The decision, announced Thursday, came amid heightened tensions after the military, which had ruled Myanmar for five decades until 2015, refused to rule out the possibility of a coup if their complaints were ignored.
Aung San Suu Kyi’s National League for Democracy party captured 396 out of 476 seats in the Nov. 8 polls, allowing them to form the government for another five years. The military-backed Union Solidarity and Development Party won only 33 seats.
The military has been calling on the government and the Union Election Commission to review the results. It says it has found 8.6 million irregularities in voter lists in 314 townships that could have let voters cast multiple ballots or commit other "voting malpractice,” but the election commission said there was no evidence to support these claims.
On Tuesday, a military spokesperson declined to rule out a coup, saying the military would continue to file complaints about alleged irregularities in line with laws and the constitution.
Myanmar’s military chief Min Aung Hlaing on Wednesday told senior officers in a speech that the constitution could be revoked if the laws are not being properly enforced.
“The constitution is the mother law for all laws. So we all need to abide by the constitution. If one does not follow the law, such law must be revoked. If it is the constitution, it is necessary to revoke the constitution,” he said.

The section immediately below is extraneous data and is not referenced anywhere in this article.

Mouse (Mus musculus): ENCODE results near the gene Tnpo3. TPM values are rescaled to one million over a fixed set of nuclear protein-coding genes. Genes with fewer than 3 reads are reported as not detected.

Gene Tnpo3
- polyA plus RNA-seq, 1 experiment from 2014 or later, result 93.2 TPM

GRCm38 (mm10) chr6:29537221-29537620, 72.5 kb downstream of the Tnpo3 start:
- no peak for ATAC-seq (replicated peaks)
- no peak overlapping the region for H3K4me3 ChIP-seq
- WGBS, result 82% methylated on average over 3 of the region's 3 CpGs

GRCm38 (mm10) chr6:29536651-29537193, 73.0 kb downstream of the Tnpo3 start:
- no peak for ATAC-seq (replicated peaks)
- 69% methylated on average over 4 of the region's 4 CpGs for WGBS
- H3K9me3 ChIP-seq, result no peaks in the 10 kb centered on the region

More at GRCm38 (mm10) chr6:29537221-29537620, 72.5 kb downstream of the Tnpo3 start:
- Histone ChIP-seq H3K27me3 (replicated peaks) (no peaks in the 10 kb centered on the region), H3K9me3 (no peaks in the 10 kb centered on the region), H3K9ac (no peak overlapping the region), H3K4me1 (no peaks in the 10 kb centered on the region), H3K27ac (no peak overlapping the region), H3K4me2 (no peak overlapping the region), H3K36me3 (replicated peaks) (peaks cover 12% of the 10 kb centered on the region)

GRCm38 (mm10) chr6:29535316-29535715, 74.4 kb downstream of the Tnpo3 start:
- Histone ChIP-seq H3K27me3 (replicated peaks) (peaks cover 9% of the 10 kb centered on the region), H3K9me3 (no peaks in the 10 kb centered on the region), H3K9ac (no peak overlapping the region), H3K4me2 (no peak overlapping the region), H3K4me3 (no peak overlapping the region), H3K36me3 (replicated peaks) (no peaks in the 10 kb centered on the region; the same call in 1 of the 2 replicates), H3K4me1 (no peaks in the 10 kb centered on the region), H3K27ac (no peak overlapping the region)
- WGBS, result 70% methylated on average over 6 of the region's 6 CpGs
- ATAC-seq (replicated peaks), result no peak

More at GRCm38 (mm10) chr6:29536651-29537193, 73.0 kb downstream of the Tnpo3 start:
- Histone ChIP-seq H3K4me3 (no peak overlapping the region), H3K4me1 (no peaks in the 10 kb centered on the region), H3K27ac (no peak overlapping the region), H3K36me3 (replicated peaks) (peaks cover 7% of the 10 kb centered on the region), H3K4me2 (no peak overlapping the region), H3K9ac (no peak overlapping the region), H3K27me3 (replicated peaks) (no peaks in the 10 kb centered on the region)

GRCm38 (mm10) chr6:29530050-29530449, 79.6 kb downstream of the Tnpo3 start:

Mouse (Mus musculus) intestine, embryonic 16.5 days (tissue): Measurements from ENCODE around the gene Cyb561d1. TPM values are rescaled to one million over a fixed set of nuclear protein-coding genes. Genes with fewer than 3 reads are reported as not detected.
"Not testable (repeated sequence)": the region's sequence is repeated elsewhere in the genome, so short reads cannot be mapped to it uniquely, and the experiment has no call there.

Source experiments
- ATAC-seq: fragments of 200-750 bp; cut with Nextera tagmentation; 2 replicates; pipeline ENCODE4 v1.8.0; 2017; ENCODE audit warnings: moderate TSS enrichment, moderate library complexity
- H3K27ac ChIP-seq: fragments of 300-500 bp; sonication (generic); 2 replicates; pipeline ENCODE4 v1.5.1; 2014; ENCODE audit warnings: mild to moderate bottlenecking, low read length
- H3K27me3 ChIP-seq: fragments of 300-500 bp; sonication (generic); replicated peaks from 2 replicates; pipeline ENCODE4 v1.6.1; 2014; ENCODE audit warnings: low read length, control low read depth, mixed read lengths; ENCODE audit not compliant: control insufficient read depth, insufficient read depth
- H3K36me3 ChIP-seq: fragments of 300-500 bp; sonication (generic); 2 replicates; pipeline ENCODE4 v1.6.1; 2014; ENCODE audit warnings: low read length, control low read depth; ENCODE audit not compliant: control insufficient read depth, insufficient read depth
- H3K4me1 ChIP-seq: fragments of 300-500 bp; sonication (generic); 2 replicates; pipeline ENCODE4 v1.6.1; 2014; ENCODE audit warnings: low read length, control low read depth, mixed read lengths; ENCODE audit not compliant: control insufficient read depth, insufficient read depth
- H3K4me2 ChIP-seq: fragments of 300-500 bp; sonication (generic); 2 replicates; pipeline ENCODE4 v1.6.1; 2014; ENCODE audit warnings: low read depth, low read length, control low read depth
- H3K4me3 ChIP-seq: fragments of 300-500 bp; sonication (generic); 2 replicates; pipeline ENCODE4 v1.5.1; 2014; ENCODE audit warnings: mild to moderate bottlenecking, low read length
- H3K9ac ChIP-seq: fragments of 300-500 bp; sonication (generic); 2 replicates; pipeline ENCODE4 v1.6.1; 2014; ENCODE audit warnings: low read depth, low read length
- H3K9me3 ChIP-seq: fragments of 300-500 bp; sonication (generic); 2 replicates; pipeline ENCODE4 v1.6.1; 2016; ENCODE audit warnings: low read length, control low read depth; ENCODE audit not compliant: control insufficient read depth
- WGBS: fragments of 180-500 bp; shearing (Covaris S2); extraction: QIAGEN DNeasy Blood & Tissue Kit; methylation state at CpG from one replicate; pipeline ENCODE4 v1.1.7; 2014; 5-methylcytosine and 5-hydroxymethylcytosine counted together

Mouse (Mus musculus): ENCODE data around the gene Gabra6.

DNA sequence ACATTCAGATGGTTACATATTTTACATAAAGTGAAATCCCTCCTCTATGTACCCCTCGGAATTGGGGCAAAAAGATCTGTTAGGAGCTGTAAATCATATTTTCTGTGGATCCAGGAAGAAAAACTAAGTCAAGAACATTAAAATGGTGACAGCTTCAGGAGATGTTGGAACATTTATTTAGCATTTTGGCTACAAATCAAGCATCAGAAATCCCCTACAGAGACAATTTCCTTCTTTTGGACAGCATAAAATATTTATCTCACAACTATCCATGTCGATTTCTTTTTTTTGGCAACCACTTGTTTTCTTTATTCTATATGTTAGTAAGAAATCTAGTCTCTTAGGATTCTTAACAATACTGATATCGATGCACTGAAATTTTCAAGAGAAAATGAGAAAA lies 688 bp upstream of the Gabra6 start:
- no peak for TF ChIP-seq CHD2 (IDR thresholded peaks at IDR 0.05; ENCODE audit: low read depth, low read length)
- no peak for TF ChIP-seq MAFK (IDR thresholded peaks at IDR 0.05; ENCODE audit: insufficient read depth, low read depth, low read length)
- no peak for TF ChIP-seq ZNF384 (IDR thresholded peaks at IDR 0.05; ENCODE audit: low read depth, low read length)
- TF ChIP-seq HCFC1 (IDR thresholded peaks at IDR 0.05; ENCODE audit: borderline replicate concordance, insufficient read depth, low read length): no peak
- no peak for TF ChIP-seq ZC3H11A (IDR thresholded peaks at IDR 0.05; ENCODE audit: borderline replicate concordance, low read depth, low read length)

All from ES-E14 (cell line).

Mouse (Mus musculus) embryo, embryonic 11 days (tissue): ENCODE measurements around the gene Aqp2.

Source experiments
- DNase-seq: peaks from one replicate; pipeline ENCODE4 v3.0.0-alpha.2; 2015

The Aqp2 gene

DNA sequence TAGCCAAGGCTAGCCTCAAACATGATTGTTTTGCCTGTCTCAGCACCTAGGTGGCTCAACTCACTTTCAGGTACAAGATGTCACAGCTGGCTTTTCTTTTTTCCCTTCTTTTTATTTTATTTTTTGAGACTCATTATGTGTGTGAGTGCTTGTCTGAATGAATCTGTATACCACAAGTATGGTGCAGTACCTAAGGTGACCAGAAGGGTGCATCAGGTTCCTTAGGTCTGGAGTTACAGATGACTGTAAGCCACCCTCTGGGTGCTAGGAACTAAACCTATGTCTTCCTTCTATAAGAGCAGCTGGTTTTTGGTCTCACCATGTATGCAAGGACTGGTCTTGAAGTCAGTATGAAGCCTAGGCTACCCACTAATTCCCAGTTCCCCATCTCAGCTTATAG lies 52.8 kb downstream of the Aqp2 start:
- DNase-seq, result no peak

The party of Suu Kyi, the Nobel Peace prize laureate, won the previous elections in 2015 also in a landslide. But her ability to run the country has been hamstrung by a clause in the 2008 army-drafted constitution giving the military 25% of the seats in parliament that allows it to block constitutional reforms.
Khin Zaw Win, a political analyst in Yangon and former political prisoner, suggested the military was signaling its intention to intervene in the country’s politics.
“The military’s course of action is much clearer now. As illogical as it sounds, military chief Min Aung Hlaing’s argument is meant to soften the blow of abrogating the 2008 constitution,” he said.
“By doing so, he aims to do away with the election results and the impending NLD government. At the same time he wants to win public support for scrapping the unpopular constitution,” he added.
The U.N. released a statement Thursday saying the secretary-general is following with great concern recent developments in Myanmar.
“He urges all actors to desist from any form of incitement or provocation, to demonstrate leadership, and to adhere to democratic norms and respect the outcome of the 8 November general election. All electoral disputes should be resolved through established legal mechanisms,” U.N. spokesman Stephane Dujarric said.
Diplomatic missions in Myanmar also issued a joint statement on Friday expressing support for the democratic process.
“We urge the military, and all other parties in the country, to adhere to democratic norms, and we oppose any attempt to alter the outcome of the elections or impede Myanmar’s democratic transition,” said the statement issued by the EU, the U.S., Australia and others.
Myanmar’s parliament will convene on Monday with military representatives registered to attend the session.
Associated Press writer Bill Bredesen in Bangkok contributed to this report.